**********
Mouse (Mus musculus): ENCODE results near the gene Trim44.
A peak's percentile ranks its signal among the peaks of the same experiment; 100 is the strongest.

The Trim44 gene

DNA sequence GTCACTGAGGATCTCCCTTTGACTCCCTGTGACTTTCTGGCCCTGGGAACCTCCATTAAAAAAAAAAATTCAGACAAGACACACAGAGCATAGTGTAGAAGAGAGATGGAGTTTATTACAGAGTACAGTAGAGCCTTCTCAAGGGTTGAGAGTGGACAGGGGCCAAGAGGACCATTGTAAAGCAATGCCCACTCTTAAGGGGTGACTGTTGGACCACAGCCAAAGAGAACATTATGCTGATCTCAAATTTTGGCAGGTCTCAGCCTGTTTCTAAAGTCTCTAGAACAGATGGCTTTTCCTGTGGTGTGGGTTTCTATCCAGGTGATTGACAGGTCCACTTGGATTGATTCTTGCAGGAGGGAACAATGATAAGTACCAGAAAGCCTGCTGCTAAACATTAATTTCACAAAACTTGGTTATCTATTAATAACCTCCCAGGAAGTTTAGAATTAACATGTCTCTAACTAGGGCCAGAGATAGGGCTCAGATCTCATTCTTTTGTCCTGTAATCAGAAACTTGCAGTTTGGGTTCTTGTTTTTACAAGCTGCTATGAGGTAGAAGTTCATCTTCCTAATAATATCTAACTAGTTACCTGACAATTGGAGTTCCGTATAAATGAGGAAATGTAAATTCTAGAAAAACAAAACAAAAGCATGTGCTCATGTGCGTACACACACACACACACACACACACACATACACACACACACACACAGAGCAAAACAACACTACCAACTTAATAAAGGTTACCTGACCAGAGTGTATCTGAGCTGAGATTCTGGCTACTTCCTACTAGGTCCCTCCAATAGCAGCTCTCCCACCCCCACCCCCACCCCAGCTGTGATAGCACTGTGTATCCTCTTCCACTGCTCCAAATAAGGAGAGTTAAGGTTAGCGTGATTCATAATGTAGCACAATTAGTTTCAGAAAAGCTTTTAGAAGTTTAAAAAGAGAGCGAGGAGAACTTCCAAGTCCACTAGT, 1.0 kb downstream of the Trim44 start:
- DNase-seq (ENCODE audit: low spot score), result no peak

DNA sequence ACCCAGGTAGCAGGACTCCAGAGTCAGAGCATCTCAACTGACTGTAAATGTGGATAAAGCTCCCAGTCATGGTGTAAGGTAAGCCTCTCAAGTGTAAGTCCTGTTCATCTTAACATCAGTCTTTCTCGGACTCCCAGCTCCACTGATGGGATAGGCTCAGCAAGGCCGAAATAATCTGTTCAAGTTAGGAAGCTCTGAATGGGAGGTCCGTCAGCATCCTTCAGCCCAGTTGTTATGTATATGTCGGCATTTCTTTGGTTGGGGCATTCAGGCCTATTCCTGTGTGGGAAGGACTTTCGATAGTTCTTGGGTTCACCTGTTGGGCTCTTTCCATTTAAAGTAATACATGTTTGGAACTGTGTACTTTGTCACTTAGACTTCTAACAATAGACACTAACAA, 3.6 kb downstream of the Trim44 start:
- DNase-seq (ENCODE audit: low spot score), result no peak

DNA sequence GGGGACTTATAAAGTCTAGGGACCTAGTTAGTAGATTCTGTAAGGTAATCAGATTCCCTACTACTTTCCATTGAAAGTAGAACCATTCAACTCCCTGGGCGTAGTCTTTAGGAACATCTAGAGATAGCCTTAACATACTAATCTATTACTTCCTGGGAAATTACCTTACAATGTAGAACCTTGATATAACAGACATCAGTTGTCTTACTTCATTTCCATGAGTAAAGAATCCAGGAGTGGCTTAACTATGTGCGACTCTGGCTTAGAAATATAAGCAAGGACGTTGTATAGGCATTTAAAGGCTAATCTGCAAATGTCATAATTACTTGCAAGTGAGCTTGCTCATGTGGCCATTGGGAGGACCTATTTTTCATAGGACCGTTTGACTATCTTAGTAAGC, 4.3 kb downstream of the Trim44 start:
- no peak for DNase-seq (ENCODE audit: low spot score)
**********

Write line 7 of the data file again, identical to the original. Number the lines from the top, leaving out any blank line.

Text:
- DNase-seq (ENCODE audit: low spot score), result no peak